Bishop's Stortford Climate Group says electric cars are the only choice for the road ahead
Bishop’s Stortford Climate Group member Chris Dunham is a director of Carbon Descent, an environmental consultancy and software company which creates strategies to reduce carbon footprints. Here he dissects the case for electric cars as the town tackles sustainable transport...
A recent Car Buyer review of electric cars made the claim “Electric cars aren’t for everyone…” Well, I’ve got news for you, Car Buyer, they literally are.
Across the world, dates have been set for sales of new petrol and diesel cars to be banned. In Norway it’s 2025, in India, the Netherlands and Germany, 2030. The UK date is currently 2040 but it’s 2032 in Scotland, which could create an interesting cross-border dynamic.
I’m willing to bet good money that our 2040 date will be brought forward. Volvo has already said that every vehicle it sells from 2019 will have an electric motor.
The direction of travel is clear: the petrol- or diesel-fuelled engine is dead and the only argument to be had is over the timing.
So, should the good people of Bishop’s Stortford be buying electric cars now? Is it worth it financially? Does it make sense environmentally and can the electricity grid cope? The short answer is: yes, yes and yes!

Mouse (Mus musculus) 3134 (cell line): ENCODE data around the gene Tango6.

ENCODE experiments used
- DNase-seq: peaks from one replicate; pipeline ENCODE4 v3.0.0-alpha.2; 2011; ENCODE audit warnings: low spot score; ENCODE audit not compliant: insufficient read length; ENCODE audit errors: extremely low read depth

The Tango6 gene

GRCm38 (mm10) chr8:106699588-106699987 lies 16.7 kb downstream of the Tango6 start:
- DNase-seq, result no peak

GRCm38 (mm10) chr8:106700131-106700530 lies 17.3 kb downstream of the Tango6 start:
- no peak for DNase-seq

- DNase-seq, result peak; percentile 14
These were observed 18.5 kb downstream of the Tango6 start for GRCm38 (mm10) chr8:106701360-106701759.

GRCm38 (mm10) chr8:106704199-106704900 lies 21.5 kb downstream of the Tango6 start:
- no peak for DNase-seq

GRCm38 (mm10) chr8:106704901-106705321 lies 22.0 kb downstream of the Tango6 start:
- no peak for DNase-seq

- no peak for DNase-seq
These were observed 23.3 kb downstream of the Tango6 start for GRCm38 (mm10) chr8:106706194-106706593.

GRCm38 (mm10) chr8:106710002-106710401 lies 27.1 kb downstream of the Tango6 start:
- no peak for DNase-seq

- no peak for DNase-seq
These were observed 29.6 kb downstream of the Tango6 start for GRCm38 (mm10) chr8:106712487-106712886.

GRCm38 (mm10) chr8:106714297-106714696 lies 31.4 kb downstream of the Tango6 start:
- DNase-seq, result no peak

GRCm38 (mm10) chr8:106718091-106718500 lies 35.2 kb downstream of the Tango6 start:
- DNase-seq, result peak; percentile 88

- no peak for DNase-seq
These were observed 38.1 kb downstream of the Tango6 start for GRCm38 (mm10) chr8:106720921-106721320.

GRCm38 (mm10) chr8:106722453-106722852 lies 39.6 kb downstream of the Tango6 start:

If you can afford a new car in the £15,000-£30,000 price range there is now no reason to choose anything else. At the bottom end of the price range we have the Renault Zoe. At the top end of that price bracket we have the Kia e-Niro with a range of 300 miles on a single charge. How often do you drive 300 miles without stopping for half an hour somewhere? Range anxiety is a thing of the past and the battery technology is just getting better and better.
So let’s look at the environmental question – are we just moving the emissions from the car exhaust to the chimney of a power station?
The way we generate power has changed dramatically since 1990. Coal, the dirtiest and most carbon-intensive fuel, has been replaced by gas and renewables. And in the last few years renewables have begun to replace gas.
All this means that the amount of CO2 per kWh of electricity consumed in 2018 is roughly the same as per kWh of petrol or diesel. So, are we are just moving the problem elsewhere?